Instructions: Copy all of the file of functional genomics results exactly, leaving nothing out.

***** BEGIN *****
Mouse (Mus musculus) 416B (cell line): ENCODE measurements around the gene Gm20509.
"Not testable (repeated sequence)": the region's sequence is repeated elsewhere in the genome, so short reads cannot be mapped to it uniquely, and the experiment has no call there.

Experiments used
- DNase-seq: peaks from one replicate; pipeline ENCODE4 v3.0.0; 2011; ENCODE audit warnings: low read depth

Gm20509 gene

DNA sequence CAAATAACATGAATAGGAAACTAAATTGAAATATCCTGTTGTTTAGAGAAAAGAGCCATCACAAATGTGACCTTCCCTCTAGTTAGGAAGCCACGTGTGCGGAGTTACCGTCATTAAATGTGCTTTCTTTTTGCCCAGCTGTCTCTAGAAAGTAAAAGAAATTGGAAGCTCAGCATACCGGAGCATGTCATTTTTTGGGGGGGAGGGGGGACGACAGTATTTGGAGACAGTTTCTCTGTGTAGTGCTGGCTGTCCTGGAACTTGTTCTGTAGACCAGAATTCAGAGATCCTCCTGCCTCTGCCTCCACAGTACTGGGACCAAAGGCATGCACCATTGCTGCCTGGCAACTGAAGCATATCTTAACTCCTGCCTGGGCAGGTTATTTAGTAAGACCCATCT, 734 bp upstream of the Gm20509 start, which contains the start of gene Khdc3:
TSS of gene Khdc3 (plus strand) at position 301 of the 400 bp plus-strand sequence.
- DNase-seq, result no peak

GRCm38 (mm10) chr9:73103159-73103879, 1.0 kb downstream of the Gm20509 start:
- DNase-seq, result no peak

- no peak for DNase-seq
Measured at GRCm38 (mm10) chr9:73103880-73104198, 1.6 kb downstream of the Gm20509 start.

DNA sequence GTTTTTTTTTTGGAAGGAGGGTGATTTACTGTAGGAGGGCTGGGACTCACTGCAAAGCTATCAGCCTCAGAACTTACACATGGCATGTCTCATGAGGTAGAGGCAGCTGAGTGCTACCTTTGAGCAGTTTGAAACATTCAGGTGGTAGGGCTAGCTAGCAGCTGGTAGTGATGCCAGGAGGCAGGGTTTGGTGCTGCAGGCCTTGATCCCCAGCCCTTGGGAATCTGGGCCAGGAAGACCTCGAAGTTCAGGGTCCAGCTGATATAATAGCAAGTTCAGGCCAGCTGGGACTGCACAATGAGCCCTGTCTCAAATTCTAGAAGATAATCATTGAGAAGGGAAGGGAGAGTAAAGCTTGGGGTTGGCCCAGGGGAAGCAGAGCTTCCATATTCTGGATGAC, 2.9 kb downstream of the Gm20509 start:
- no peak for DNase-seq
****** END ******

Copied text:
Mouse (Mus musculus) 416B (cell line): ENCODE measurements around the gene Gm20509.
"Not testable (repeated sequence)": the region's sequence is repeated elsewhere in the genome, so short reads cannot be mapped to it uniquely, and the experiment has no call there.

Experiments used
- DNase-seq: peaks from one replicate; pipeline ENCODE4 v3.0.0; 2011; ENCODE audit warnings: low read depth

Gm20509 gene

DNA sequence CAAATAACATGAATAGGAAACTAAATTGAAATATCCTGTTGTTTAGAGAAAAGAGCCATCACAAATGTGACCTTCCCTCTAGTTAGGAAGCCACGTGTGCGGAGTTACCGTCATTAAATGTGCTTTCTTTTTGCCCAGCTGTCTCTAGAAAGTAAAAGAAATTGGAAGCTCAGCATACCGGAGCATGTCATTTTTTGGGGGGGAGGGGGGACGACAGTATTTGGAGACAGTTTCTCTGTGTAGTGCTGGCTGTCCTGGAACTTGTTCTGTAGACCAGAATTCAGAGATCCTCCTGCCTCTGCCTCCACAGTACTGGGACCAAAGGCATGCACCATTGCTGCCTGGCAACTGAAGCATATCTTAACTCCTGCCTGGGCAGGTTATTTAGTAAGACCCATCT, 734 bp upstream of the Gm20509 start, which contains the start of gene Khdc3:
TSS of gene Khdc3 (plus strand) at position 301 of the 400 bp plus-strand sequence.
- DNase-seq, result no peak

GRCm38 (mm10) chr9:73103159-73103879, 1.0 kb downstream of the Gm20509 start:
- DNase-seq, result no peak

- no peak for DNase-seq
Measured at GRCm38 (mm10) chr9:73103880-73104198, 1.6 kb downstream of the Gm20509 start.

DNA sequence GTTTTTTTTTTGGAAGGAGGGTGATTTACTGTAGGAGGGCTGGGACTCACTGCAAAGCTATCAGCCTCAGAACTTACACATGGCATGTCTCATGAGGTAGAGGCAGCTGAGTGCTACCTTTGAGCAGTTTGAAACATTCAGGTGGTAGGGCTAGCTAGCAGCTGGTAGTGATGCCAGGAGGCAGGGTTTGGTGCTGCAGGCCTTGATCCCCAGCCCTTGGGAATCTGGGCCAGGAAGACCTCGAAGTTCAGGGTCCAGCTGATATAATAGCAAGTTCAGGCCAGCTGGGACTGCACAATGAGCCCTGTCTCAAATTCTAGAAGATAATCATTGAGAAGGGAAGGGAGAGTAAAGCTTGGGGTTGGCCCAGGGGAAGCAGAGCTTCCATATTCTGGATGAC, 2.9 kb downstream of the Gm20509 start:
- no peak for DNase-seq